BioShock shakes hands with Stepford in 'We Happy Few'

Smile for the camera -- and for the TV, and during the walk to the store, and while you're sitting in the living room, in the dark, all alone. Smile, because if you don't, they will come for you. That's the story behind the first trailer for We Happy Few, the new game from Compulsion Studios, maker of PlayStation 4 launch game Contrast. We Happy Few features a "drug-fueled, retrofuturistic city in an alternative 1960s England," filled with citizens with permanent smiles literally affixed to their faces. It's creepy, unsettling and cheerful all at the same time. Think BioShock with a splash of V for Vendetta and a smattering of picture-perfect Stepford.

"I will say that Bioshock wasn't a direct inspiration, it's just that our interests have kind of always aligned with Irrational's games (people made the same comparison with Contrast)," Compulsion marketing director Sam Abbott says. "It's a pretty daunting comparison, given that we're less than one-tenth their size."

Compulsion has just 11 employees, all working in an old gramophone factory in Saint Henri, Montréal. The quirky location fits the studio's goals, to create artistic and unique games with more soul than standard hero-adventure titles. Compulsion's first game, Contrast, was full of style, starring characters with lean, spindly limbs running around the shadows, jazz bars and circuses of 1920s France. Compulsion's studio space lends itself to these types of otherworldly, historically inspired stories.

"It was a very old building that was completely run down when we came here, but it has been restored over the past five years," Abbott says. "These days, it still has holes in the ceilings, random bridges in the air that make no sense, and the most confusing layout known to man, but it's home. It's also home to a bunch of other small businesses and startups, and so is quite creative and filled with an incredibly eclectic group of people. It doesn't really affect our games so much as provides a really interesting environment to work in. It's definitely not a big clean office building where we stare into our cubicles wondering what the weather's like outside."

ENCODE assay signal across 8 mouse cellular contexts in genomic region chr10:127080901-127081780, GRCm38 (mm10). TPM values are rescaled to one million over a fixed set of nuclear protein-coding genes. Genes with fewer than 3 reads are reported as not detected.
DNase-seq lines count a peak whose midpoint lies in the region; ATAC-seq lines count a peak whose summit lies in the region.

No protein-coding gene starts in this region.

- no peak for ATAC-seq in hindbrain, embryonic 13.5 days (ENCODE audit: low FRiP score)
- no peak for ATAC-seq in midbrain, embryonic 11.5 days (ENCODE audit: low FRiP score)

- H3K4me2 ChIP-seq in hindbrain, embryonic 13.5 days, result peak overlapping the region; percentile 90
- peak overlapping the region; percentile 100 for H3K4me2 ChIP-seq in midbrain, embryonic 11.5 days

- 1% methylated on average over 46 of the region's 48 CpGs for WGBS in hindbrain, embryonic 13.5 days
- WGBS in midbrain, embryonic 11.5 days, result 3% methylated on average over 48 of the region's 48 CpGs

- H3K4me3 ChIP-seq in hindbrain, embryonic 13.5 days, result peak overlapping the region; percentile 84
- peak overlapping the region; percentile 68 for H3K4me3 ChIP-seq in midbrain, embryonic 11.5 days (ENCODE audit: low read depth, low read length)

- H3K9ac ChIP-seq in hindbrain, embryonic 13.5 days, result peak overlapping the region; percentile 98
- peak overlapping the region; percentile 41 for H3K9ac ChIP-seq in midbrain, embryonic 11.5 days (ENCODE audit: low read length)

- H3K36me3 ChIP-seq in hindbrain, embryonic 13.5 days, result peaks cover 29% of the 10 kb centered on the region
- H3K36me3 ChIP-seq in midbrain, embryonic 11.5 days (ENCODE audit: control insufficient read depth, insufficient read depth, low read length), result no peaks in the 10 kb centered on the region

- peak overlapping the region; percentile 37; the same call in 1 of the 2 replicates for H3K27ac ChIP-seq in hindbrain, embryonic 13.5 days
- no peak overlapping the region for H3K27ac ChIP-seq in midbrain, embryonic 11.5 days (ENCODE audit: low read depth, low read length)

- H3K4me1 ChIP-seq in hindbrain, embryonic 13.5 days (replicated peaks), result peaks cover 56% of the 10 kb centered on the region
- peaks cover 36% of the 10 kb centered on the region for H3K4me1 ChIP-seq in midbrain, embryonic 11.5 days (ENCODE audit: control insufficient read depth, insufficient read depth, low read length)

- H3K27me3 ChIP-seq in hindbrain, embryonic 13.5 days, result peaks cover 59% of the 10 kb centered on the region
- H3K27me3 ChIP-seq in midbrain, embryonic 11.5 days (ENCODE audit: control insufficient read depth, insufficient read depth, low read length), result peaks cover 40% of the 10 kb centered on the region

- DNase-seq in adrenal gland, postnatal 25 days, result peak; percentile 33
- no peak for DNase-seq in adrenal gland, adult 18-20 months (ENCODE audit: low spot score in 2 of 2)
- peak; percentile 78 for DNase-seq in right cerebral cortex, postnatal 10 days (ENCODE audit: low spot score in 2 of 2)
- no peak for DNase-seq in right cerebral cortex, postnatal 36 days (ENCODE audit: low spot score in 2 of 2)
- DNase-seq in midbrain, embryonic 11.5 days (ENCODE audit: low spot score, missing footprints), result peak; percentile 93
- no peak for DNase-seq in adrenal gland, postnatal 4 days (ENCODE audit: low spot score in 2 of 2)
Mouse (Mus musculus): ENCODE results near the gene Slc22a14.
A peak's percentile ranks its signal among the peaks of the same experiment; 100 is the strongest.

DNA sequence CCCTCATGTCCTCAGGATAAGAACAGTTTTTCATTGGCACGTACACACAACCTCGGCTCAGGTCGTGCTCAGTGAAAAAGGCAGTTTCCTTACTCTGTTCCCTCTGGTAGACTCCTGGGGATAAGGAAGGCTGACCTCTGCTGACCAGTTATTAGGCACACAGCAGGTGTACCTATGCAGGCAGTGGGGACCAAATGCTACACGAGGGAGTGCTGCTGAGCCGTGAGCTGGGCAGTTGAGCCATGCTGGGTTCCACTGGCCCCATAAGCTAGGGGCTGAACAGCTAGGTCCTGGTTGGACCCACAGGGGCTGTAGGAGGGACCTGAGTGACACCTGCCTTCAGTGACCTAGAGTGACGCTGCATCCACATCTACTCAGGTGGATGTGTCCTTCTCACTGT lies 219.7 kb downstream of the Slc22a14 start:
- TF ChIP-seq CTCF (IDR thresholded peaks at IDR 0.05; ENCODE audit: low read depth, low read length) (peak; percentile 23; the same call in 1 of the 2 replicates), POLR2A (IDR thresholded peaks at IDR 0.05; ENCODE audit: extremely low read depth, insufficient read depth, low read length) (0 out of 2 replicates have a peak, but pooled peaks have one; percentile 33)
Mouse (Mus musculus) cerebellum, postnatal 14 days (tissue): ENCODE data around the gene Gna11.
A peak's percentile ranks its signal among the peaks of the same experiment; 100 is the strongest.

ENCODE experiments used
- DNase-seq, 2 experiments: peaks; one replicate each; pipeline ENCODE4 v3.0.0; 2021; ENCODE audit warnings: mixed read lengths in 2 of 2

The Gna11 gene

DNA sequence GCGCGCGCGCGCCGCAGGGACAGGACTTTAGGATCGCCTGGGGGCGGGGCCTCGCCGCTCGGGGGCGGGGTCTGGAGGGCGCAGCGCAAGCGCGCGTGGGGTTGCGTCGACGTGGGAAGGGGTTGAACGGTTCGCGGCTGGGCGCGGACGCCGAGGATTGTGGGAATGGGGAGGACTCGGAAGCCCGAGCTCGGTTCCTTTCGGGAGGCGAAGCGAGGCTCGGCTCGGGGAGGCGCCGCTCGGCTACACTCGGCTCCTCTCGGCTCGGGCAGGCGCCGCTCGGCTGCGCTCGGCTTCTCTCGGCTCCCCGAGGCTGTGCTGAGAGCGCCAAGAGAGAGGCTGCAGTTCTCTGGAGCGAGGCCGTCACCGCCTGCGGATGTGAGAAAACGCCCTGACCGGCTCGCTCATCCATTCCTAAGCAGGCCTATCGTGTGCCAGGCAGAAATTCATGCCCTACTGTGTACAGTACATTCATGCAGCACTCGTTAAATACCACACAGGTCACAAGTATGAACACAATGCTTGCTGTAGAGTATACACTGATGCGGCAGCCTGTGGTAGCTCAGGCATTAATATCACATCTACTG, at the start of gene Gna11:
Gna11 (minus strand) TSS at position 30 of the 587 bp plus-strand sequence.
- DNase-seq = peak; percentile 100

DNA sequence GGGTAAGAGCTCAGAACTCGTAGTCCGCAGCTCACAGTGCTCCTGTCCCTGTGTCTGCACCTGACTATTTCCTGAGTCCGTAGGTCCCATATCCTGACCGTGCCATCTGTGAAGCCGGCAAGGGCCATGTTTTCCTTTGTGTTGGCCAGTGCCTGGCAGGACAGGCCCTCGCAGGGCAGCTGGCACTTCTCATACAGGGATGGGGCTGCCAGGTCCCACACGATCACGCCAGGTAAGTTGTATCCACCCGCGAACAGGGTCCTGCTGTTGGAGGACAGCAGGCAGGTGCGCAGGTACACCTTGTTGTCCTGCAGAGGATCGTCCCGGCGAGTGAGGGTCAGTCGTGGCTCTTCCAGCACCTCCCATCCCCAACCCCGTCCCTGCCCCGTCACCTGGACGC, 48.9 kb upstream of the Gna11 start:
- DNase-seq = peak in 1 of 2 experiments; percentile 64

We Happy Few is in development for PC and consoles, specifically not mobile and not free to play, Abbott says. Aside from this bit of information, We Happy Few remains mysterious, with only a launch trailer and a two-sentence description. It won't stay that way for long, though: Compulsion will show off the game at PAX East in Boston next week, and the studio plans to involve the gaming community directly in We Happy Few's development. Compulsion learned the importance of early feedback from the launch of Contrast -- a game that received high points for style but largely fell short in terms of gameplay.

"It's influenced how we're creating the next game," he says. "The biggest thing we took away from it is that working in a vacuum for a long time can be great, but we'd have made a better game last time around if we'd had more people playing it right from the start."